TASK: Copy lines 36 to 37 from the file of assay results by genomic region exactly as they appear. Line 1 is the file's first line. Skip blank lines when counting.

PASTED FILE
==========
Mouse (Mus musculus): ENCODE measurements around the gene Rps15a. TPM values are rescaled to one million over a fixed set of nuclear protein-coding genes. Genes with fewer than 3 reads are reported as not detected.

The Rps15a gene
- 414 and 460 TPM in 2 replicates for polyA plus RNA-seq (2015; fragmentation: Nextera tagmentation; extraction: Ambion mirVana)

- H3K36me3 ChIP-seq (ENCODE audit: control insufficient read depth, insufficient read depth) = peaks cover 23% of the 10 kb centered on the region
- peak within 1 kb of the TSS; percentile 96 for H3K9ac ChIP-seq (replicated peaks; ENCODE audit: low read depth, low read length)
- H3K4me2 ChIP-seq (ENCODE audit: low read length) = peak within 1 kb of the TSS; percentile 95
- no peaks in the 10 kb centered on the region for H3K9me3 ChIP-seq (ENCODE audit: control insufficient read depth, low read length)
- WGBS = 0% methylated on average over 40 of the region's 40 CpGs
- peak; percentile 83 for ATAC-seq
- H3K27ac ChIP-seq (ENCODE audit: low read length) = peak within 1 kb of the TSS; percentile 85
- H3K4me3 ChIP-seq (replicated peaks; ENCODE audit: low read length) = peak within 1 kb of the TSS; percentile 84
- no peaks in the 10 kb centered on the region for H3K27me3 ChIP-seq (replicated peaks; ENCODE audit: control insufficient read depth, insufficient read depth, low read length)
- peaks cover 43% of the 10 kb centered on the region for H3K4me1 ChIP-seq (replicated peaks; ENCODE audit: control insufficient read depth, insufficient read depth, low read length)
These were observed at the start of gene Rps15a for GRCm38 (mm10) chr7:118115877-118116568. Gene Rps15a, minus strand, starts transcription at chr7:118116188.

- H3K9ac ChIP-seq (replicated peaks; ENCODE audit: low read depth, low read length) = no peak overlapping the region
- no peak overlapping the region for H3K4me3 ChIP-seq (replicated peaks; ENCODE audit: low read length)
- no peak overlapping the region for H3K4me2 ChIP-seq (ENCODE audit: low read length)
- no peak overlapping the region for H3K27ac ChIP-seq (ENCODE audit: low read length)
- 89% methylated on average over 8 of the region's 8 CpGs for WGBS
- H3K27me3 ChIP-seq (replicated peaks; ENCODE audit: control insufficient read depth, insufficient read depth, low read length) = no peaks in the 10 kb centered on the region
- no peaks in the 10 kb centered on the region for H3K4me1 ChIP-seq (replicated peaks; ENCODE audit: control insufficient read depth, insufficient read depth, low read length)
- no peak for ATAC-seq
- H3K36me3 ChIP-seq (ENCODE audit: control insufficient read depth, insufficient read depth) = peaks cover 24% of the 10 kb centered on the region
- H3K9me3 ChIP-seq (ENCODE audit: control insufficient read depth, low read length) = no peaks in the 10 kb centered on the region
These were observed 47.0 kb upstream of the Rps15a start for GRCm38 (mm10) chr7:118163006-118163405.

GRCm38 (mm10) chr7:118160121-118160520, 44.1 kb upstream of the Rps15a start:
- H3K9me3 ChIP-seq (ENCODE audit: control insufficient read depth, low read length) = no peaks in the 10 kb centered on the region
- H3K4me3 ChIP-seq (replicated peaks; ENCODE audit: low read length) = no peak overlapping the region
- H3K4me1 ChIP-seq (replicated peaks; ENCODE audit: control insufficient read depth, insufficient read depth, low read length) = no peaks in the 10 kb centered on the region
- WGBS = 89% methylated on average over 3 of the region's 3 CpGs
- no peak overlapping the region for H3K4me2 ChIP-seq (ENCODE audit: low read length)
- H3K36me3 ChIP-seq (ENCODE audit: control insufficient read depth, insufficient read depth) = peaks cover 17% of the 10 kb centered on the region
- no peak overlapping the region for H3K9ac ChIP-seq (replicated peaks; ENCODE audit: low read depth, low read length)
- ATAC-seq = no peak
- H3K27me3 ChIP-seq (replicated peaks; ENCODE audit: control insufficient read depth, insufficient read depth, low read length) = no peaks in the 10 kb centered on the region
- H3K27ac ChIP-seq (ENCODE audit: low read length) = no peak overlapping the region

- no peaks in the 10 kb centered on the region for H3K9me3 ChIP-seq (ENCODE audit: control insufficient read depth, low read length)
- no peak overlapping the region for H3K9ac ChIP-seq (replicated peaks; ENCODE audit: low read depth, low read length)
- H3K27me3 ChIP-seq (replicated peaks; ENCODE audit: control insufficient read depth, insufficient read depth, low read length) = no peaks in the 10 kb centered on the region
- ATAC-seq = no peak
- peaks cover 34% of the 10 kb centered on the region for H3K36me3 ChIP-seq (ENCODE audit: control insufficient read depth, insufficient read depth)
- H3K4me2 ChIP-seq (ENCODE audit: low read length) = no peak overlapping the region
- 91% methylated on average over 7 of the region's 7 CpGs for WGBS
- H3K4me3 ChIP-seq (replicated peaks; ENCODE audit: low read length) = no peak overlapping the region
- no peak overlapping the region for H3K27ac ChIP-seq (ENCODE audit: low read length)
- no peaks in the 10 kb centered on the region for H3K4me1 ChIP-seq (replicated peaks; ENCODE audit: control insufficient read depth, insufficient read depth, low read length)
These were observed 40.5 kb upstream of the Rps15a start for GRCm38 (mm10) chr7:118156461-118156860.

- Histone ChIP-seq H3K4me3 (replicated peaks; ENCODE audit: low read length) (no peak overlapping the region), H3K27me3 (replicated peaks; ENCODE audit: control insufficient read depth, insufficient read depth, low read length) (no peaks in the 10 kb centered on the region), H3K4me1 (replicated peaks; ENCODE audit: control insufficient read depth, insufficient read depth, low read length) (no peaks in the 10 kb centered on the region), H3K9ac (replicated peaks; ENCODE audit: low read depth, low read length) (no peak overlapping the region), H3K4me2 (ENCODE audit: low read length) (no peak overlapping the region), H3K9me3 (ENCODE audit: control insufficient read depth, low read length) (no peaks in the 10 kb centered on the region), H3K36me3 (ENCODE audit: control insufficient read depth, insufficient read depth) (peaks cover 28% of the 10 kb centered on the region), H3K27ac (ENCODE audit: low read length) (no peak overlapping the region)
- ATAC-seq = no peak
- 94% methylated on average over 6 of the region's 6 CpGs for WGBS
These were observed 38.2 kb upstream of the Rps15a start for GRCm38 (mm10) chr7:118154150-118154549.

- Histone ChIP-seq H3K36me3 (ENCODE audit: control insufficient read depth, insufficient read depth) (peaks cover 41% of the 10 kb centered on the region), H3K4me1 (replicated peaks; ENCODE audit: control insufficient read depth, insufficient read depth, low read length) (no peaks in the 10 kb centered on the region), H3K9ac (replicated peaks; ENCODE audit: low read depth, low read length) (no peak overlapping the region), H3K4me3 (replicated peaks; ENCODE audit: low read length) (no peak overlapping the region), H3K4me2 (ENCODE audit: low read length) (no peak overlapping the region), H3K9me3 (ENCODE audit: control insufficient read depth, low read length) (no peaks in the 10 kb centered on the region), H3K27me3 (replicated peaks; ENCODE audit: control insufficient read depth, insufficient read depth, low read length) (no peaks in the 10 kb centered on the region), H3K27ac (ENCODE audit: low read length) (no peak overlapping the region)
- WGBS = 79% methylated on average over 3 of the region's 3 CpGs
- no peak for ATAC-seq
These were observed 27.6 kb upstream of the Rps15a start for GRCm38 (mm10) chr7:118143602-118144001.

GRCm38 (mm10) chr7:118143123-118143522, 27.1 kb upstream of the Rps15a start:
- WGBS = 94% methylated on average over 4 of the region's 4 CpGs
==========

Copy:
- H3K27ac ChIP-seq (ENCODE audit: low read length) = no peak overlapping the region

- no peaks in the 10 kb centered on the region for H3K9me3 ChIP-seq (ENCODE audit: control insufficient read depth, low read length)